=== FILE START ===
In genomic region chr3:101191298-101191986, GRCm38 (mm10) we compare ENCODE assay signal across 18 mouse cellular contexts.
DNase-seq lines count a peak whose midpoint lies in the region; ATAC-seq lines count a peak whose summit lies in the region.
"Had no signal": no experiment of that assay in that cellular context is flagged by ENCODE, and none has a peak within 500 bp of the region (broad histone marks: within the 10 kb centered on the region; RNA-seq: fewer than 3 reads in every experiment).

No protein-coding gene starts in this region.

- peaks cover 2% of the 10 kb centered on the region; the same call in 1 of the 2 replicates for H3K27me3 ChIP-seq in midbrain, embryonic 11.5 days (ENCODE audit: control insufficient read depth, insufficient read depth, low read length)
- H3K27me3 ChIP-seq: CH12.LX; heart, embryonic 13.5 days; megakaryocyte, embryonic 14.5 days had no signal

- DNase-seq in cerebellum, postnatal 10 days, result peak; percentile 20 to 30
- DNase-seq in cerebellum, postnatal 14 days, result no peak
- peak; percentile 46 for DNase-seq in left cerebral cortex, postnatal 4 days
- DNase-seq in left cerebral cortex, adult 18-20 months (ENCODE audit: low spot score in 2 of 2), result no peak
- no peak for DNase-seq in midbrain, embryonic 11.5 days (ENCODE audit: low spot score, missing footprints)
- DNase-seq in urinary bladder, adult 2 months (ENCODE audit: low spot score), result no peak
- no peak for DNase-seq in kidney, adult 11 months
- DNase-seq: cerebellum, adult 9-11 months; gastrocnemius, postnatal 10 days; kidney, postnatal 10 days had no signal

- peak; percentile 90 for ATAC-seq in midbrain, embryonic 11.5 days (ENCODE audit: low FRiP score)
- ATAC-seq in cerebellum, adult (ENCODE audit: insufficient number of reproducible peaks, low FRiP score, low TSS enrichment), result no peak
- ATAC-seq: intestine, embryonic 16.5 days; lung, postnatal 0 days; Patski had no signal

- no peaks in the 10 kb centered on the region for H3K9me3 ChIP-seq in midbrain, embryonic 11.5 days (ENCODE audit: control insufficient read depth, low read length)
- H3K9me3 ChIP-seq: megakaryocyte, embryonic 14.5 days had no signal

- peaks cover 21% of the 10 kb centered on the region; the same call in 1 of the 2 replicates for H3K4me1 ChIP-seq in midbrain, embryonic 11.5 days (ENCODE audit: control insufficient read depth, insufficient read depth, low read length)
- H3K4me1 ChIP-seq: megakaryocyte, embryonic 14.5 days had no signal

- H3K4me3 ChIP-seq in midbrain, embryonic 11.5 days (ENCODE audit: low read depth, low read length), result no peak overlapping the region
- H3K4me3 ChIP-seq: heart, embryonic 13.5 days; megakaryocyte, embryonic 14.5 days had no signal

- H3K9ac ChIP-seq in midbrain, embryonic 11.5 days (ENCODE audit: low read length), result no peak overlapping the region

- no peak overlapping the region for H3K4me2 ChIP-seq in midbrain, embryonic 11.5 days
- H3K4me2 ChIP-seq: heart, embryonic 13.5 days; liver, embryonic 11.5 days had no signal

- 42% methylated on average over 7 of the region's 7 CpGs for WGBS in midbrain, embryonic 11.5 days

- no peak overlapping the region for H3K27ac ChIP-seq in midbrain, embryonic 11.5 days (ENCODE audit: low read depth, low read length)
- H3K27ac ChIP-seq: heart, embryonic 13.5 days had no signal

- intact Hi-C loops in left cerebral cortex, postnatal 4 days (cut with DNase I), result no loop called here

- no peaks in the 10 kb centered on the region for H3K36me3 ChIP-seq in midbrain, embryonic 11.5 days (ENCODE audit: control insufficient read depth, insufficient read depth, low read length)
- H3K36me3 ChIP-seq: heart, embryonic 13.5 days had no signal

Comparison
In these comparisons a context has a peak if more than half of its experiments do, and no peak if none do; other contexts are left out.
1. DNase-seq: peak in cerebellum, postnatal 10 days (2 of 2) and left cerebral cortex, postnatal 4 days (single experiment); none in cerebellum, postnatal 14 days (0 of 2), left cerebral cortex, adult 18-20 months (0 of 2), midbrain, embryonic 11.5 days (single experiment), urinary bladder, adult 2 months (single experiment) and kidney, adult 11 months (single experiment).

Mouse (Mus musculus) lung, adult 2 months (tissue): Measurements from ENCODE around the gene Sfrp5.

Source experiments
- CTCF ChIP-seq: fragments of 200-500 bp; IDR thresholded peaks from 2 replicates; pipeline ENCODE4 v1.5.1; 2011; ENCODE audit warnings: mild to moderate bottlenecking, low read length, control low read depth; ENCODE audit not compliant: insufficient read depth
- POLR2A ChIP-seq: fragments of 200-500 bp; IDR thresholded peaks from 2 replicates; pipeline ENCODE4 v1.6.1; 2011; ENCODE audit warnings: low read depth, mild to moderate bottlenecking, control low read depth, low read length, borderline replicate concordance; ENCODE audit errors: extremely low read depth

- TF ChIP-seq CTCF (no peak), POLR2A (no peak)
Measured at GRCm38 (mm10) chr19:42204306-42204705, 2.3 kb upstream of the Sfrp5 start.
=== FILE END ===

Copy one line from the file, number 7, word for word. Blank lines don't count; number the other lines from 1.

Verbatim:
- DNase-seq in cerebellum, postnatal 10 days, result peak; percentile 20 to 30